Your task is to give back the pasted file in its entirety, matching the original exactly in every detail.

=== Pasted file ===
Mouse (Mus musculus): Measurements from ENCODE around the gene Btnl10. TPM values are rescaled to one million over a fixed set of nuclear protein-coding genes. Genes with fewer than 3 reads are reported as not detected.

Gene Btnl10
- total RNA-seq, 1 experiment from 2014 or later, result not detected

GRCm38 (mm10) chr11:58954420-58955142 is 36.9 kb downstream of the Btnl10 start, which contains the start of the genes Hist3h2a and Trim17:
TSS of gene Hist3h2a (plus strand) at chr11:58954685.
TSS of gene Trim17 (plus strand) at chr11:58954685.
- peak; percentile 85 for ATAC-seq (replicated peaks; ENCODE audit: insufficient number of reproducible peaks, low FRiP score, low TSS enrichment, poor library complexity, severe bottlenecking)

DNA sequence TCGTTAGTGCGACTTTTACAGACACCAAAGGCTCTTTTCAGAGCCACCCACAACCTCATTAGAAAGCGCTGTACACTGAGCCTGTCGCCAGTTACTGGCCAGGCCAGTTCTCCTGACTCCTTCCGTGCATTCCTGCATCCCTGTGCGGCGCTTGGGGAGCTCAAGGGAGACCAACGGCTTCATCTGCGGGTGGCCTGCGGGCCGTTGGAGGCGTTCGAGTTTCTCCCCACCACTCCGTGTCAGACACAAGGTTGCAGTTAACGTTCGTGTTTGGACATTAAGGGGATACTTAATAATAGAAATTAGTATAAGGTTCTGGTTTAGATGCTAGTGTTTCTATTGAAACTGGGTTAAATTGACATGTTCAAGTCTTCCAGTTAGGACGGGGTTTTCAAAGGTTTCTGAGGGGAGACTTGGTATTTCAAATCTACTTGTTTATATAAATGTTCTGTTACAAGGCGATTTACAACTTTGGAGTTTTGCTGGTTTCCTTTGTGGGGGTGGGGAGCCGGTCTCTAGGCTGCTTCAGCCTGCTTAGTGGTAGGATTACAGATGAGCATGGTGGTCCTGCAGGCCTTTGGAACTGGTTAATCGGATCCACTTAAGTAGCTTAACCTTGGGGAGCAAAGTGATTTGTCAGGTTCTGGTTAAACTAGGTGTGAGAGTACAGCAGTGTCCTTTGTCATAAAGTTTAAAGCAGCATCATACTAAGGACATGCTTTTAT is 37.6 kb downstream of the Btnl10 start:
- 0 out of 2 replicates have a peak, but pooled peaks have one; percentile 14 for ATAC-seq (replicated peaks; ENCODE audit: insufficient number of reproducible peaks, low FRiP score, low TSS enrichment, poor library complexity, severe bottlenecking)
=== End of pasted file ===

Mouse (Mus musculus): Measurements from ENCODE around the gene Btnl10. TPM values are rescaled to one million over a fixed set of nuclear protein-coding genes. Genes with fewer than 3 reads are reported as not detected.

Gene Btnl10
- total RNA-seq, 1 experiment from 2014 or later, result not detected

GRCm38 (mm10) chr11:58954420-58955142 is 36.9 kb downstream of the Btnl10 start, which contains the start of the genes Hist3h2a and Trim17:
TSS of gene Hist3h2a (plus strand) at chr11:58954685.
TSS of gene Trim17 (plus strand) at chr11:58954685.
- peak; percentile 85 for ATAC-seq (replicated peaks; ENCODE audit: insufficient number of reproducible peaks, low FRiP score, low TSS enrichment, poor library complexity, severe bottlenecking)

DNA sequence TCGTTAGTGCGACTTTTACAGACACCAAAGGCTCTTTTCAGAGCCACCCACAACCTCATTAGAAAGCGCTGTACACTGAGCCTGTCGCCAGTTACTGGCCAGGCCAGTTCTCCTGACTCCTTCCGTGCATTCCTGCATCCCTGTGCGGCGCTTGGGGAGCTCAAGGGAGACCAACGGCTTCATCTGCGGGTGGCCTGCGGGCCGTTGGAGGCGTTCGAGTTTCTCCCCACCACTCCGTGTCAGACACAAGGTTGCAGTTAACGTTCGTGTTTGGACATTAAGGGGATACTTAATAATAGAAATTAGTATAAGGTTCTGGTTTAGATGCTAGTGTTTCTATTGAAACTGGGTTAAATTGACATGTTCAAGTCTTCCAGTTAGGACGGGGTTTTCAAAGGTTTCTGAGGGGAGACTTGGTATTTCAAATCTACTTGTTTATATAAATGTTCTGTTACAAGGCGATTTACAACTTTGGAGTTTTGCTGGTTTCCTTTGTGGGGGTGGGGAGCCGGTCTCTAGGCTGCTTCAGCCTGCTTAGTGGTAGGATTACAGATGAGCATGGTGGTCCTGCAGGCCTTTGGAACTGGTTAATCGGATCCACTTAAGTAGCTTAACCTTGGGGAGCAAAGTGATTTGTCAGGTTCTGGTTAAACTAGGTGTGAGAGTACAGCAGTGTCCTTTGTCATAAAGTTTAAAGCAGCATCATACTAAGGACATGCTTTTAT is 37.6 kb downstream of the Btnl10 start:
- 0 out of 2 replicates have a peak, but pooled peaks have one; percentile 14 for ATAC-seq (replicated peaks; ENCODE audit: insufficient number of reproducible peaks, low FRiP score, low TSS enrichment, poor library complexity, severe bottlenecking)